Adult Ed
Nutrition and Food: Taking Control of What You Eat


OverviewActivities


Activity One: Setting the Stage
Activity Two: Creating Questions
Activity Three: Answering the Questions
Activity Four: Favorite Foods
Activity Five: What Do We Eat?
Activity Six: Culminating Activity


Activity One: Setting the Stage

Step 1A few weeks before you start these activities, bring in a few examples of food labels: a cereal box, a label off a can, a candy bar wrapper, a box of cookies, etc. Ask students to bring in labels of the foods they eat. Remind students to keep bringing in food labels. You can discuss them briefly as they are brought in:
“What is this food?”
“Does anyone else eat this?”
“What do you know about this food?”
Collect all the labels and put them in a big box. They will be used in the Culminating Activity section of this unit.

Step 2 What do we already know?
Break the class into small groups or pairs, and have them answer the following questions:
What do we know about food?
What do we know about nutrition?
What do we know about eating healthy?
What questions do we have about food, nutrition, and healthy eating?
Have each group or pair give a short presentation summarizing what they know about the subject and what they would like to learn.
Make a big list using the questions from all the groups. Refer to them every so often as you go through the activities.


Activity Two: Creating Questions

If your class has access to the Internet, go to these sites to see some questions about nutrition. If your class doesn’t have Internet access, but you have access, you can print from these sites to get some examples of nutrition questions and answers:
http://www.dietitian.com/
Ask the Dietician, from “alcohol” to “zinc”
http://www.ivillage.com/topics/food/0,10707,165823,00.html

Nutrition essentials’ including quizzes and “ask the nutritionist.”

Step 1 Devote 15-20 minutes to silent reading of the questions and answers on the Web Sites or the Web page printouts. (If you have a class of real beginning readers, you can read to them)

Step 2Break the class into groups and have them discuss what they have read. Ask each student to report on a Q & A that they found interesting, surprising, or hard to believe.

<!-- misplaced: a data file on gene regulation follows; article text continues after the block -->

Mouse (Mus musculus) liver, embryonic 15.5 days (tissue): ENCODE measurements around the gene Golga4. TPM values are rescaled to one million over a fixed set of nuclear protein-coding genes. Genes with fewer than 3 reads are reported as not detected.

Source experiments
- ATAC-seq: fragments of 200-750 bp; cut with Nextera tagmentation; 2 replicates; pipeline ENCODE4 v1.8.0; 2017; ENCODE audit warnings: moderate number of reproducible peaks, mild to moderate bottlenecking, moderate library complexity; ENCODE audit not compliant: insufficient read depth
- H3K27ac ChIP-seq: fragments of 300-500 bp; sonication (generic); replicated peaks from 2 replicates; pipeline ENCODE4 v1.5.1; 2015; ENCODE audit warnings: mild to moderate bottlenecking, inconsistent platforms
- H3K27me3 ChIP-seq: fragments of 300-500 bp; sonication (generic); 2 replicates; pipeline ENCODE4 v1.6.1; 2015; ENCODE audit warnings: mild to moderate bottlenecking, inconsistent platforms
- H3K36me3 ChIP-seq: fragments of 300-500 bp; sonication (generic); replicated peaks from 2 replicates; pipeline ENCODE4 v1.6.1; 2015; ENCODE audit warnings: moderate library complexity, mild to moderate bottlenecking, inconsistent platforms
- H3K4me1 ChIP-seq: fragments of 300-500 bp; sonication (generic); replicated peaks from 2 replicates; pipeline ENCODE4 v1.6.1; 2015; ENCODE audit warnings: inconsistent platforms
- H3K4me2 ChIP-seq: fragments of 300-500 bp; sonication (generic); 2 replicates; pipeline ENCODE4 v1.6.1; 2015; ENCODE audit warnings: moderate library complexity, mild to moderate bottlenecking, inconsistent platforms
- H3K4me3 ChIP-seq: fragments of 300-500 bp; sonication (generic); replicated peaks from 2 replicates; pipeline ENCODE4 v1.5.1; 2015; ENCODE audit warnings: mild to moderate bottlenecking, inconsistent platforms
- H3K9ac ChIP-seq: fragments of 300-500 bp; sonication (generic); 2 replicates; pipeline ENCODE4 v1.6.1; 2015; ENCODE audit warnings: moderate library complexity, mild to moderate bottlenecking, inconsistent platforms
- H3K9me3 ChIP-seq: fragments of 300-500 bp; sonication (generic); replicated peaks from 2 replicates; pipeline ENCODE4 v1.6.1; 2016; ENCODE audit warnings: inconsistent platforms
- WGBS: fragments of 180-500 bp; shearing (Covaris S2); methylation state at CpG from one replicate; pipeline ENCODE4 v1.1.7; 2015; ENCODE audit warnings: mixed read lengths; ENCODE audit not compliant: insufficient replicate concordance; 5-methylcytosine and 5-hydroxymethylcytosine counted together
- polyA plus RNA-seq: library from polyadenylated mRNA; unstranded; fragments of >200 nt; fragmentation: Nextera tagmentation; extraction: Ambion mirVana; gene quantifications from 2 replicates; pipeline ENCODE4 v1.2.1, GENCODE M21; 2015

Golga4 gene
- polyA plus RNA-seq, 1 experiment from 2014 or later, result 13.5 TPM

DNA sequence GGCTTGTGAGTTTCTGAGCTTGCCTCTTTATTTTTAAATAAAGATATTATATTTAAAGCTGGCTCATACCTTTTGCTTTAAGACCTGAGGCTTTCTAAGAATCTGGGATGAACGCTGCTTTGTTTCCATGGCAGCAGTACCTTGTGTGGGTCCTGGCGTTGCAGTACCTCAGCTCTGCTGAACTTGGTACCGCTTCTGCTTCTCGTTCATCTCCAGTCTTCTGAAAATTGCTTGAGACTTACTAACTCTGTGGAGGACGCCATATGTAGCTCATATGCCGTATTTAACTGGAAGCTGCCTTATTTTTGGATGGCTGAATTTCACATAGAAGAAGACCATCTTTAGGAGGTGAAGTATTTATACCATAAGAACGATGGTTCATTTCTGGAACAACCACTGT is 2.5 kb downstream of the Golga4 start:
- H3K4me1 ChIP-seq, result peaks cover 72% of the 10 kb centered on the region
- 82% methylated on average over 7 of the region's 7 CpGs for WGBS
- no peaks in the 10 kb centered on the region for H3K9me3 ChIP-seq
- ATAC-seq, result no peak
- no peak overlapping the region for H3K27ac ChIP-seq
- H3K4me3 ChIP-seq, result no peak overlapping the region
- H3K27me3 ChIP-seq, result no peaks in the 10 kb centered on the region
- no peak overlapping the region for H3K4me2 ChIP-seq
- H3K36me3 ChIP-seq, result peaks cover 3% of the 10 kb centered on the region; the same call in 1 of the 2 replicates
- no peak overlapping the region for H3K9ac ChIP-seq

Step 3Ask each group to come up with a list of at least four questions they have about nutrition, food, or diet.

Step 4 Have each group read their questions to the whole group. Write the questions down on a blackboard or flip chart.


Activity Three: Answering the Questions

Step 1Break up students into new groups or pairs (not the same groups they were just in).

Step 2 Have each group pick three questions from the list above to answer. Have students copy the questions on big index cards. (It’s okay if two groups want to answer some of the same questions.)

Step 3Have students use the Internet and print materials to find the answers. Ask them to write answers on the backs of the cards.

Step 4Read all the questions and answers to the whole group

Step 5Ask the class to do a reflective writing about what they learned from this activity.


Optional
Use the index cards to create a game where students are quizzed on the Questions and Answers they have researched.


Activity Four: Favorite Foods

Step 1 Ask students to write answers to the following questions:

What is your favorite food?
How often do you eat your favorite food?
Where do you eat it?
How is your favorite food prepared?
Why is this your favorite food?

Step 2Break up the class into pairs or groups and discuss the answers.

Step 3Bring the class back together as a whole group. Have students share what their favorite foods are.

Step 4Write a short group composition that tells what the classes favorite foods are and why they like those foods.


Activity Five: What Do We Eat?

Step 1 Ask students to write answers to the following questions:

What did you eat yesterday?
What foods were healthy?
What foods were not healthy?

Step 2Before you review the food guide pyramid, talk about the difference between a “rule”, a “suggestion,” and a “guide.” Ask students what they think the words mean. Then check the definitions in the dictionary.

Step 3Review the food guide pyramid
http://www.nal.usda.gov:8001/py/pmap.htm
the USDA food guide pyramid

Step 4 Discuss what foods the pyramid suggests. What does the pyramid say you should eat lots of? What does it say you should eat a little of?


Activity Six: Culminating Activity

Step 1 Start with a whole group discussion. Ask the class the following questions. Write their responses on the blackboard:
What do you know about food labels?
What do you not know?
What’s important to look at?
What words to you know?
What do you not know?
Review what you wrote on the board after all the questions are answered.

Step 2Break into small groups or pairs.

Step 3 Pass the big box of food labels around from group to group. Have each group pick out three labels.

Step 4 Ask the groups to answer the following questions for each food label:

How big is a serving?
How many servings are in the container?
What are the first three ingredients of this food?
Are the ingredients “natural” or “artificial”?
What are the good points about this food?
What are the bad points?

Step 5 Ask each group to report on their findings

Other activities with Food Labels are available in the Unit on Using Real Life Materials:

http://www.thirteen.org/edonline/adulted/lessons/lesson14_activities.html

Culminating Writing Activity:
Ask students to write a long piece about food, nutrition, or diet
Possible “cues” include:
What I learned about food
What I eat and why
What I eat and what I want to change
Good food and bad food: what’s the difference?

Extensions

Here are a few other ideas that can combine writing, collages, drawing, and photography. Use pictures, descriptions, memories, and opinions to create the following:

A class cookbook.
Displays or “our favorite foods.”
A “healthy” vs. “unhealthy” eating display.